Just a few years ago, Crispr was a cipher — something that sounded to most ears like a device for keeping lettuce fresh. Today, Crispr-Cas9 is widely known as a powerful way to edit genes. Scientists are deploying it in promising experiments, and a number of companies are already using it to develop drugs to treat conditions ranging from cancer to sickle-cell anemia.
Yet there is still a lot of misunderstanding around it. Crispr describes a series of DNA sequences discovered in microbes, part of a system to defend against attacking viruses. Microbes make thousands of forms of Crispr, most of which are just starting to be investigated by scientists. If they can be harnessed, some may bring changes to medicine that we can barely imagine.
On Thursday, in the journal Science, researchers demonstrated just how much is left to discover. They found that an ordinary mouth bacterium makes a form of Crispr that breaks apart not DNA, but RNA — the molecular messenger used by cells to turn genes into proteins.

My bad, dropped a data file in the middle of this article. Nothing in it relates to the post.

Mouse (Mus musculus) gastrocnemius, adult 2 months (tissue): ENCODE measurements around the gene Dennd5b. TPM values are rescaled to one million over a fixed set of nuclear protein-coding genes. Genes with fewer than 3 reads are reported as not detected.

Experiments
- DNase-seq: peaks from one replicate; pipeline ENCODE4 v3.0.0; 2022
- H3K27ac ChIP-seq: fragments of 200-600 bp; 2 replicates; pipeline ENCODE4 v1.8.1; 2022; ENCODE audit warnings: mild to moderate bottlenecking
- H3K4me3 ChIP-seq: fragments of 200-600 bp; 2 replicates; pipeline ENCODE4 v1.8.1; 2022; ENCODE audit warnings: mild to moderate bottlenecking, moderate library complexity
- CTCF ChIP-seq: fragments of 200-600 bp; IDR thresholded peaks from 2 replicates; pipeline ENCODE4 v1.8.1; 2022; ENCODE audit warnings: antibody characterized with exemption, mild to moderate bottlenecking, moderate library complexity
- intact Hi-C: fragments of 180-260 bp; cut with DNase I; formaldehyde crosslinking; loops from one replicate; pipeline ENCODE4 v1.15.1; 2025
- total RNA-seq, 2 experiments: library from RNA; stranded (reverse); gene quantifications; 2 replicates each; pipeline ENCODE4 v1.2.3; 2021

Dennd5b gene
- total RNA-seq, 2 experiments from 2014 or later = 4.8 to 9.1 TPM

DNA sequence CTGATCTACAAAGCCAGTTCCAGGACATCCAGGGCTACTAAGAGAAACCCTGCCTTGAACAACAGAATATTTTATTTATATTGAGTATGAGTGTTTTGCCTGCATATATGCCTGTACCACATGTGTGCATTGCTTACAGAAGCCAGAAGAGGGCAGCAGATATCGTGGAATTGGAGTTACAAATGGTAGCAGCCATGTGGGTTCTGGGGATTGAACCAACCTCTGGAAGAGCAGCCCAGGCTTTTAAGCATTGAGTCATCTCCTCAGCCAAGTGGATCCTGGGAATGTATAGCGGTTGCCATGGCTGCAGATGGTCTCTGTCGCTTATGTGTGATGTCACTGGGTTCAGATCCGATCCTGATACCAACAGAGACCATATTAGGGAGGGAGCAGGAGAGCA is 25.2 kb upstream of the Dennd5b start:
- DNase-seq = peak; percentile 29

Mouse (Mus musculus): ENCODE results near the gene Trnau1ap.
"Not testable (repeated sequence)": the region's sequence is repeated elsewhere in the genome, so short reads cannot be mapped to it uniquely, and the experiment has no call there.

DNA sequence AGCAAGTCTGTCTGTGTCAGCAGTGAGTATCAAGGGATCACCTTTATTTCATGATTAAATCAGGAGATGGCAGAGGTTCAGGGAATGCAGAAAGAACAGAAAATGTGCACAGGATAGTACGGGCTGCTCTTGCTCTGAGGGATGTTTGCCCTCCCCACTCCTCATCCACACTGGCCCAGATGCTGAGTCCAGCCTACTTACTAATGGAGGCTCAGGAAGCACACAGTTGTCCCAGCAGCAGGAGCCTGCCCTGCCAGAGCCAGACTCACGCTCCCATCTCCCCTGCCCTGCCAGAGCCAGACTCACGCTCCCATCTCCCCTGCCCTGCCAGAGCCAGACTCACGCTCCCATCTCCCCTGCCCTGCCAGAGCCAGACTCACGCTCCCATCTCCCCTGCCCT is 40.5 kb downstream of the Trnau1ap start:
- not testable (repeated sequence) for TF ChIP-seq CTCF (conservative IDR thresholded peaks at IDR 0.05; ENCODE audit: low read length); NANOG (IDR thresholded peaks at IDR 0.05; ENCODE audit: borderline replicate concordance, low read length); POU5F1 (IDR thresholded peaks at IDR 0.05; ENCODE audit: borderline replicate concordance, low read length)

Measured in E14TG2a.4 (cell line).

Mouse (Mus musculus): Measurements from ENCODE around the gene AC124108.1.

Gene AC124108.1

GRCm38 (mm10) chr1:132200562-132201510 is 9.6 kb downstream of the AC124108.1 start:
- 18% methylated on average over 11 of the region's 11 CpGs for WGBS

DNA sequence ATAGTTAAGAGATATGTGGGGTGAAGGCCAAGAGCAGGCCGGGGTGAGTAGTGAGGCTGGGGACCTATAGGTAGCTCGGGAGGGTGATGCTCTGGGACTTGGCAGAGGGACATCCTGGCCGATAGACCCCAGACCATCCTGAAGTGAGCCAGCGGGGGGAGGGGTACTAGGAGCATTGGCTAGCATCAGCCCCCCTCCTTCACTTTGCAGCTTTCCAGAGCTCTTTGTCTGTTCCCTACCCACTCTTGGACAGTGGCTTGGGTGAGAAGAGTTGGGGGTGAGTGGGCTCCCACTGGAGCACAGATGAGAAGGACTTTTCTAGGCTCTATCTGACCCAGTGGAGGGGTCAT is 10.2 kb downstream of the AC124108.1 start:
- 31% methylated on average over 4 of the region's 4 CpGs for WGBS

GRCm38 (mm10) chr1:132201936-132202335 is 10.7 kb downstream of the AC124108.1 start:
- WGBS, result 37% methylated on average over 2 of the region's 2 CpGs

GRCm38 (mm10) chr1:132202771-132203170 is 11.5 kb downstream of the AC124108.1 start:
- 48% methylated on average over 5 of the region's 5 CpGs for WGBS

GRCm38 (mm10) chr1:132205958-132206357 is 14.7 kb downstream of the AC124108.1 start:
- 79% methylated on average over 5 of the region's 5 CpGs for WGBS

If scientists can get this process to work in human cells, they may open up a new front in gene engineering, gaining the ability to precisely adjust the proteins in cells, for instance, or to target cancer cells.
“The groundbreaking thing about this work is that it now opens up the RNA world to Crispr,” said Oliver Rackham, a synthetic biologist at the University of Western Australia who was not involved in the study.
Crispr was first discovered in 1987, but it took decades for scientists to figure out that microbes needed the system to recognize DNA from invading viruses and to chop it into pieces, stopping the infection.
In 2012, a team of scientists led by Jennifer Doudna of the University of California, Berkeley, and Emmanuelle Charpentier, then at Umea University in Sweden, discovered how to use this microbial defense as a gene-editing tool that could potentially alter any piece of DNA.